An 18 year-old testified before Congress on Tuesday about his decision to get vaccinated against his mother’s wishes, and the amount of shade thrown is incredible.
Ethan Lindenberger appeared before the Senate Committee on Health, Education, Labor, and Pensions and explained that he took it upon himself to research vaccines, which he called a “medical miracle” that stop “the spread of numerous diseases and therefore saving countless lives.”
According to Lindenberger, his mother has been vocal about her opposition to vaccines for most of his life, and acquired most of her knowledge on the issue from Facebook.
After joining the debate club in school, he learned about the importance of researching facts in order to find “truth in a world of misleading facts and false views.”
As a result, he turned to “accredited sources” like the Center for Disease Control and the World Health Organisation to learn about vaccines, as well as various scientific journals.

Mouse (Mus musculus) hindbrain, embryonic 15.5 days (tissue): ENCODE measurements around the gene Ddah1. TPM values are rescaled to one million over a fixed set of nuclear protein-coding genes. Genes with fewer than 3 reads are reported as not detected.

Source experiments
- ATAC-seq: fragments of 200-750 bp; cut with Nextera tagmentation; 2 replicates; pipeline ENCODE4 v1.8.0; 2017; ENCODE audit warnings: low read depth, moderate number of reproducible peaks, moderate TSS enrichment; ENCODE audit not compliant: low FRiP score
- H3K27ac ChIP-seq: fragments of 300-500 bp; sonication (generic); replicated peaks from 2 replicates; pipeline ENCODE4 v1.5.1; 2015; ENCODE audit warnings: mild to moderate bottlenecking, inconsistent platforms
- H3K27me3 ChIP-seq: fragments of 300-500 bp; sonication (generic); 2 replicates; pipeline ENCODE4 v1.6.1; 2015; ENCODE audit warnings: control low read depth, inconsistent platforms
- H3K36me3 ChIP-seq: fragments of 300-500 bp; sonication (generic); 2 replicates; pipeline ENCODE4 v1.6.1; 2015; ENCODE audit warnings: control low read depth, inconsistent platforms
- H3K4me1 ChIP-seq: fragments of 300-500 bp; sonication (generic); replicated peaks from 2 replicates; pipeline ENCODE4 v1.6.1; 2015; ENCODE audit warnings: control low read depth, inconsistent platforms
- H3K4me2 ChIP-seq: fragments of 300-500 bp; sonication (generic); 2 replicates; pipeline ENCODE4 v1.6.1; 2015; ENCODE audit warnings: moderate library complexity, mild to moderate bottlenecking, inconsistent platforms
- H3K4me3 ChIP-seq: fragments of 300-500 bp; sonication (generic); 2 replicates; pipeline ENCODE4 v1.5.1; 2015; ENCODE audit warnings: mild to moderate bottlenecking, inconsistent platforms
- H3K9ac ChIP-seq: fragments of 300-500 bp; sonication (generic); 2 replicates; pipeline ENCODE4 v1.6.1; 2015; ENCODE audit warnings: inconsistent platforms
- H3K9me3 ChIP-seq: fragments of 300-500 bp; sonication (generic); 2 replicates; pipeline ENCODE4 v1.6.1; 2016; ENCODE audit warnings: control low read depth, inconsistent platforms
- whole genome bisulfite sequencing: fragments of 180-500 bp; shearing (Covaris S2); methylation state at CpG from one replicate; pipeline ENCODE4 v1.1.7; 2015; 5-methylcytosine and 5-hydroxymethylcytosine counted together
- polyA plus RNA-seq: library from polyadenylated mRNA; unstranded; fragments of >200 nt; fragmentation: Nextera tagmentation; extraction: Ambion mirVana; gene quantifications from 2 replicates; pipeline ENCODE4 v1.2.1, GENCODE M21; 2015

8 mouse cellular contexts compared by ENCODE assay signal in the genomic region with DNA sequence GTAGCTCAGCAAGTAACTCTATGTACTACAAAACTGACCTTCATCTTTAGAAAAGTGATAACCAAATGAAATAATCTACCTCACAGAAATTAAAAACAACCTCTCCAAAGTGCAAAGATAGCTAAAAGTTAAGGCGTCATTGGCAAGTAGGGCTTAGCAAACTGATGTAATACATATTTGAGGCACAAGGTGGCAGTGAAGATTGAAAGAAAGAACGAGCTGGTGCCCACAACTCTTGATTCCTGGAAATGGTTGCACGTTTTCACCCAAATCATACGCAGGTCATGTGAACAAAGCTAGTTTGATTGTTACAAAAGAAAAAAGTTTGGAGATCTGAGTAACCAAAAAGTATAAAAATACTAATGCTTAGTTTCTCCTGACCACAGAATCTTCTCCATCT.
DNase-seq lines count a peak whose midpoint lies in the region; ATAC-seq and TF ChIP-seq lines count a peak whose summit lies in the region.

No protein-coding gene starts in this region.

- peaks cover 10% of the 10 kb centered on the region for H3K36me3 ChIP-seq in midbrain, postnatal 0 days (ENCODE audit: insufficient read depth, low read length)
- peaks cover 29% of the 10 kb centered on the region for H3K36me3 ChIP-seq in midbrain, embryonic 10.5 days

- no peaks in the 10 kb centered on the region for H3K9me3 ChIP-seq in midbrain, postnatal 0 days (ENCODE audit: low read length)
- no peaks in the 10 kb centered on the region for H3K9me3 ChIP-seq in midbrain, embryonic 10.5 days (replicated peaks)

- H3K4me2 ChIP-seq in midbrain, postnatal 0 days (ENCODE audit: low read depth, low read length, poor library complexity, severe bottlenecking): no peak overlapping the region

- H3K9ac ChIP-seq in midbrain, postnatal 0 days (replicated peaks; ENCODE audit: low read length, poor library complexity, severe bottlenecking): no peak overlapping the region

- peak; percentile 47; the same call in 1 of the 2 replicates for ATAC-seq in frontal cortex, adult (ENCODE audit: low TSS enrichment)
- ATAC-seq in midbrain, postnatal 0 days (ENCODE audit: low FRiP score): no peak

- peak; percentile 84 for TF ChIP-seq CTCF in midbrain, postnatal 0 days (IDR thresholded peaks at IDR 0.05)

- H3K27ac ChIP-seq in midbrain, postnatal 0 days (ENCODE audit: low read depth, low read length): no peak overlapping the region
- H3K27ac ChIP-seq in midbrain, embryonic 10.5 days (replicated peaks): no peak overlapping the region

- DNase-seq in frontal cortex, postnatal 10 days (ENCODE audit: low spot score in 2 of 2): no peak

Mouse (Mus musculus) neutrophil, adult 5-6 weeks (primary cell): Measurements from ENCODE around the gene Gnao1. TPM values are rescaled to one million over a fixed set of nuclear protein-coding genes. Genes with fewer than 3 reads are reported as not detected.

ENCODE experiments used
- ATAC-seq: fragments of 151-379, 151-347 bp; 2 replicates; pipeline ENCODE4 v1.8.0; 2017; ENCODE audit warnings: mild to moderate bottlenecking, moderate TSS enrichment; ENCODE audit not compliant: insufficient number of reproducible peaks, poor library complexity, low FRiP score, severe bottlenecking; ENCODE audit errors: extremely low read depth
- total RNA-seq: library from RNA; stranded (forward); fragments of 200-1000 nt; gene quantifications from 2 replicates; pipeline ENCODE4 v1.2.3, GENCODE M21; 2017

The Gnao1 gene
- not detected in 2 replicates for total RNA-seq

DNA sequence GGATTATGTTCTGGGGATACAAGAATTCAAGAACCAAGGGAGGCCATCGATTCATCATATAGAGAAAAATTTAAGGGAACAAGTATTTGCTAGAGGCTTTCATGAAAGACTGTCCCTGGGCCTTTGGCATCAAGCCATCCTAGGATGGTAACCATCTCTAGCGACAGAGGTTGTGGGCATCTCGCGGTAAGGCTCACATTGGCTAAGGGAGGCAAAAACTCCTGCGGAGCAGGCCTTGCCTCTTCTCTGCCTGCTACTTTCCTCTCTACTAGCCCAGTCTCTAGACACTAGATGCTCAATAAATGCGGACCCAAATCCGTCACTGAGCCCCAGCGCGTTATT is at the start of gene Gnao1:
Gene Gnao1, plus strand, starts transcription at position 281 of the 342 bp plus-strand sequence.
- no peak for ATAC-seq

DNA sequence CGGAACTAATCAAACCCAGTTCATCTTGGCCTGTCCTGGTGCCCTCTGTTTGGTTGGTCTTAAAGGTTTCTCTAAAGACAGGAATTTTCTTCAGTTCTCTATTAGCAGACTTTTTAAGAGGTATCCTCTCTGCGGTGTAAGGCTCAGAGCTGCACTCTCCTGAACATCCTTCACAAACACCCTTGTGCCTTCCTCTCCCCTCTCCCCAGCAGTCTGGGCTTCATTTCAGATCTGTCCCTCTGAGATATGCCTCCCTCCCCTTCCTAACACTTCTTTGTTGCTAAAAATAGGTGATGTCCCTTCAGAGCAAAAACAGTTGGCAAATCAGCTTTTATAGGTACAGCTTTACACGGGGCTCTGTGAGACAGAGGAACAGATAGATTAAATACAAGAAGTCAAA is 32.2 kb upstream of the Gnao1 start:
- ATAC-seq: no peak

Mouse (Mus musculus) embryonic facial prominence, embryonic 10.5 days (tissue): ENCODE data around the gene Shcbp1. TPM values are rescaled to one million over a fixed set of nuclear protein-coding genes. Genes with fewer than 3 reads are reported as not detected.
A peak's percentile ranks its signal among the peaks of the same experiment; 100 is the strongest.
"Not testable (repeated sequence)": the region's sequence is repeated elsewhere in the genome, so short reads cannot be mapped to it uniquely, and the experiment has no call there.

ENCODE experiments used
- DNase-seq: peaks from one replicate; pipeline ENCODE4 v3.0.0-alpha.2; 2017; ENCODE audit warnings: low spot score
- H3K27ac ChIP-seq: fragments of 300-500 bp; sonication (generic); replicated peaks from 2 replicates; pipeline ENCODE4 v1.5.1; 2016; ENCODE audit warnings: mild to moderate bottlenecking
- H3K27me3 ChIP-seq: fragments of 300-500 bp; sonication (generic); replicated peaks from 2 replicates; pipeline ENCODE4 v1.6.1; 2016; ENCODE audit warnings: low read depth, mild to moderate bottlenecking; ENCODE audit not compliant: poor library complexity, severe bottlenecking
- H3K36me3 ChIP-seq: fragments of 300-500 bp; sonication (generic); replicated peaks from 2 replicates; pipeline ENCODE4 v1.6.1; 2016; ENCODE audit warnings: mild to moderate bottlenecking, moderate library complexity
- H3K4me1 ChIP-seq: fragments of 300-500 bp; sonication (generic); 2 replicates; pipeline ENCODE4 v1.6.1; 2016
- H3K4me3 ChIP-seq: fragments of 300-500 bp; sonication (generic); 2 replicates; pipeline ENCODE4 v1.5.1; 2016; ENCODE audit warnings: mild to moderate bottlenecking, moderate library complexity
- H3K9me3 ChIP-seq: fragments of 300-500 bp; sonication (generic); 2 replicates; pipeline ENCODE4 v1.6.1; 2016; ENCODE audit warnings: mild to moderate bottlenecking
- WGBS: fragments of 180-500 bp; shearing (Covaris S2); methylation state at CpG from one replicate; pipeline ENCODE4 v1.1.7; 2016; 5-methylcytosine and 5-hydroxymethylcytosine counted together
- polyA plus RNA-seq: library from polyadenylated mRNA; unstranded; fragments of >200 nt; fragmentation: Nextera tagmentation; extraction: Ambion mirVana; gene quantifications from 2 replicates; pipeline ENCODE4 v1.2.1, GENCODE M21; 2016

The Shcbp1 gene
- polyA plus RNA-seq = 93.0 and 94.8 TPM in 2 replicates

He even confronted his mother with the information he’d found, telling her that “there is no link between vaccines and autism”, only for her to fire back with “that’s what they want you to think.”
His mother told Undark that his decision to get vaccinated was “like him spitting on me, saying, ‘You don’t know anything, I don’t trust you with anything.’”
The reality is that as an 18 year-old, Lindenberger doesn’t need to trust his mother to make decisions about his health for him anymore – he’s perfectly capable of making his own, as he has demonstrated by choosing to get vaccinated.
His decision to ignore his mother’s dodgy Facebook-based ‘evidence’ and come to his own conclusion based on science is a commendable one, and with anti-vax sentiment on the rise, it’s one we’ll probably see a lot of children make in the years to come.